Wednesday, May 30, 2018

Curvy Girls Unites Scoliosis Patients

Founded 2006 by Leah Stoltz, Curvy Girls ( is an international scoliosis peer support system. Leah founded the organization “talk to other girls who were going through the same thing--- feeling alone, different, angry about their brace, and worried about having to have surgery.”

Leah’s Story
“Fitting in isn’t easy when you’re a teenager wearing a body brace 23/7. I was finishing my first year in middle school when I was diagnosed with Adolescent Idiopathic Scoliosis and had to wear that “thing” to school. I wore my brace faithfully despite arguments and failed attempts to hide my brace in my locker. Ultimately, I required surgery to correct the two curves growing in my back. On June 27, 2006, I had two titanium rods and 22 screws affixed to my spine. My biggest concern was that I wouldn’t be able to dance for a year.”

Curvy Girls acknowledges that scoliosis affects the patients both physically and mentally. “While the back brace is supporting our bodies, Curvy Girls is our emotional brace. We need to help our girls feel better about themselves from the inside out.”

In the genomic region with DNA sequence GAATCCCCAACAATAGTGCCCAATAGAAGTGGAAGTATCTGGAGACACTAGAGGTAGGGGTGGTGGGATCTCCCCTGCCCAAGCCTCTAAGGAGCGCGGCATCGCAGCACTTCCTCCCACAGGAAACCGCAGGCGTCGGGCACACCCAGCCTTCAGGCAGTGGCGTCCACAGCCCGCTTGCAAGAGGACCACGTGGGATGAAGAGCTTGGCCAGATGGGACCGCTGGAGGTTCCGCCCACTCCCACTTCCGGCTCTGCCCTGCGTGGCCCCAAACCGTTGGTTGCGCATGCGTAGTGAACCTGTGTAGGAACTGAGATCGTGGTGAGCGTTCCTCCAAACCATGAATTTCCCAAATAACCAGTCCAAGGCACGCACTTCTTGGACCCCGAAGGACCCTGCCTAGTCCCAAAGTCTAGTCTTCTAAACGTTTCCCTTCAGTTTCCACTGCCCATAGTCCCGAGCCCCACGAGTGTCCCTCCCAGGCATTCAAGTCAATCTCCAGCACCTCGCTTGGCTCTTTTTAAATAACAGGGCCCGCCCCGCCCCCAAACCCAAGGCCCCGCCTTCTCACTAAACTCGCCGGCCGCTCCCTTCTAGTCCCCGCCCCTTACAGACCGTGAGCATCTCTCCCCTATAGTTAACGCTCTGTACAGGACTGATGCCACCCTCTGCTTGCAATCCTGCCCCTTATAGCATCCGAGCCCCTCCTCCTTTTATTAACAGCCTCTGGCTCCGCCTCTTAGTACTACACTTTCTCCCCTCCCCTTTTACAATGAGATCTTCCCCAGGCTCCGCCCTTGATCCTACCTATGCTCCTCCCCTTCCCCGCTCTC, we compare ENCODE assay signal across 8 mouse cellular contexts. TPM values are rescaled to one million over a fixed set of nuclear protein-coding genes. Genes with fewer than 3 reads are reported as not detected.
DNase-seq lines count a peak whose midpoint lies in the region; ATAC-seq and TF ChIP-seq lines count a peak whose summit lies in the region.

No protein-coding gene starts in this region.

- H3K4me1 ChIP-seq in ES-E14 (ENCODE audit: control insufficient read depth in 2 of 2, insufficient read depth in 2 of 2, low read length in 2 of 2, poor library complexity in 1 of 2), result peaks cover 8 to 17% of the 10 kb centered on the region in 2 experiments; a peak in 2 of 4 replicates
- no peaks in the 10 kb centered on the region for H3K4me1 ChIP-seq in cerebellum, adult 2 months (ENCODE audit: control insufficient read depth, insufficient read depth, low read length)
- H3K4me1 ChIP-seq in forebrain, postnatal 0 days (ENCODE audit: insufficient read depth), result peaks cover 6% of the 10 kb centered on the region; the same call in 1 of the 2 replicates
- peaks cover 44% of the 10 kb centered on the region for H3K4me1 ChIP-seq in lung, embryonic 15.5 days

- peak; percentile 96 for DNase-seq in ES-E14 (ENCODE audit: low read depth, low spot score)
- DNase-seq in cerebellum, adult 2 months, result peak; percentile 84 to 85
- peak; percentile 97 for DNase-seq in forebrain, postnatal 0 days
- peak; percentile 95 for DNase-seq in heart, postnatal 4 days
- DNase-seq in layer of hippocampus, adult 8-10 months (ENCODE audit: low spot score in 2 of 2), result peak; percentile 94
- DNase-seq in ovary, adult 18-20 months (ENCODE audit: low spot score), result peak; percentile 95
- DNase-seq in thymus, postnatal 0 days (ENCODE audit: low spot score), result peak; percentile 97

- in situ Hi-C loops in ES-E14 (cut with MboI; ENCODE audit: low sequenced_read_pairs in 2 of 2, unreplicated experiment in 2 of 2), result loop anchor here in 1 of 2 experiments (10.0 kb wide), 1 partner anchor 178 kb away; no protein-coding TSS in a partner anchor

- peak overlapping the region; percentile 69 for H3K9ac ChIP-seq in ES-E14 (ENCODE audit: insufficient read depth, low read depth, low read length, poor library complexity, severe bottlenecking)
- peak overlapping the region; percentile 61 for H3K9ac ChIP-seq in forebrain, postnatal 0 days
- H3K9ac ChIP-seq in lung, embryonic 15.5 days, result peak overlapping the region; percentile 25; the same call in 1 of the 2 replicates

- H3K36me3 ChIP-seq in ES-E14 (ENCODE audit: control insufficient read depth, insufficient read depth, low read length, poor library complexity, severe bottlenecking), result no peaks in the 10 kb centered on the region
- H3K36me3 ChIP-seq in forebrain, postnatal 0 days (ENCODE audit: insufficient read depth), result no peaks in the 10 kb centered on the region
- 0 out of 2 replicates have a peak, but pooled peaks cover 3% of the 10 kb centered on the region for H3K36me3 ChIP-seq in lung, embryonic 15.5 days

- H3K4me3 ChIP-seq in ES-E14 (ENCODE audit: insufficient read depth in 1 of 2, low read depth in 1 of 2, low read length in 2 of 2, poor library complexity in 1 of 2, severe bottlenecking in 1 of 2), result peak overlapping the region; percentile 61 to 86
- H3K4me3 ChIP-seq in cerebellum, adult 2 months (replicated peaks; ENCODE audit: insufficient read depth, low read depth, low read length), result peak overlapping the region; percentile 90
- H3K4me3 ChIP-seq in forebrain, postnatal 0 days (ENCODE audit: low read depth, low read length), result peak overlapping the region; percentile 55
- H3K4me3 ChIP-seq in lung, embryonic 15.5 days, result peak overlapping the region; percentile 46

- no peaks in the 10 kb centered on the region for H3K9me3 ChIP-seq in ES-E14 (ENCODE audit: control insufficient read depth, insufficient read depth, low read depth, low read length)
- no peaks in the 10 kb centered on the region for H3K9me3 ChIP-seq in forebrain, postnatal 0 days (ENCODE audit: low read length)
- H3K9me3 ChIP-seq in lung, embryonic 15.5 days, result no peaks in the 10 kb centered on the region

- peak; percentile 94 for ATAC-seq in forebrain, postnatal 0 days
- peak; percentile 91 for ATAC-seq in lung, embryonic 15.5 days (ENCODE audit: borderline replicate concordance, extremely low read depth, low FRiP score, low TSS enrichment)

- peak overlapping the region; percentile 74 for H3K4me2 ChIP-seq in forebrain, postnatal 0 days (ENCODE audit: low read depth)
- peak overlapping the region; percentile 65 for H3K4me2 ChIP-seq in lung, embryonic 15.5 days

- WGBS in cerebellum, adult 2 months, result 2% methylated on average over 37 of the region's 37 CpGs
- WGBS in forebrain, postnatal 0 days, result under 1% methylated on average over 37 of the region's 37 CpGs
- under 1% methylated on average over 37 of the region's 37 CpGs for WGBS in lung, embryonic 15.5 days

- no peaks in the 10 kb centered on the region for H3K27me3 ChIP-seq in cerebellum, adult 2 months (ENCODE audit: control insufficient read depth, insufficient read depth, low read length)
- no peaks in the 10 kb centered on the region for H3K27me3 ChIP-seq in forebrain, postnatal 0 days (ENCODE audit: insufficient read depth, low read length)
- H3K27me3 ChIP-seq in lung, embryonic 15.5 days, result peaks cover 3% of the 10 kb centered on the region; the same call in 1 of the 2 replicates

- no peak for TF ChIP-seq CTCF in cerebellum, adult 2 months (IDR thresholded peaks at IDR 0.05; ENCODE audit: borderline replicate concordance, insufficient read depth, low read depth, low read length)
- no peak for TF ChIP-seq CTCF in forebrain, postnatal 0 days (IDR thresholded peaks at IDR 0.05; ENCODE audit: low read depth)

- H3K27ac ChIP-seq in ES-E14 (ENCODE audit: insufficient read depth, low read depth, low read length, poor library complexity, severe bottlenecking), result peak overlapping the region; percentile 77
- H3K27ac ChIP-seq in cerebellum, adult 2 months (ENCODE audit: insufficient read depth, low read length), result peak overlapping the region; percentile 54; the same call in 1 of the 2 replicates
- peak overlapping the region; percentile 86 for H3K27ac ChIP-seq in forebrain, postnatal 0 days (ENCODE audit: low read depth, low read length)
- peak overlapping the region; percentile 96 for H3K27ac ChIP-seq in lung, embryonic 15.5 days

Patients are able to find local support on the website and local leaders within their own neighborhoods. In the Richmond area, Marissa and Ella are Curvy Girl leaders excited to connect with new friends.

Marissa is 11 years old and excited to be a Curvy Girls' Leader. She was diagnosed with scoliosis in June 2017 and began wearing a Boston Brace in August 2017. She wear it for 16 hours a day, even though she says it is “SO uncomfortable!” She did get used to her brace and now enjoys acting, musical theater, singing, playing piano, dancing, and hanging out with friends and family.

Ella is 11 years old and loves staying active in sports and with her friends. Her favorite sport is gymnastics, but she also plays soccer, dances and is on the swim team.  She was diagnosed with scoliosis in August 2017, the summer before her 5th grade year.  Her curve was at 20 degrees and she was told she needed to wear her back brace 18 hours per day. She has 2 sisters and is in the middle sister.  Both Ella and her younger sister were diagnosed with scoliosis at the same time. Her younger sister is 8 years old and has a 25-degree curve.  Both girls feel blessed to have a sister to share their journey. She is excited to be co-leader with Marissa of the Richmond area Curvy Girls’ group. Her hope is to carry on the positive message and support that she has received for many girls in the area. 

Next meeting is:
June 17th at 1:00pm
July 15th at 3:00pm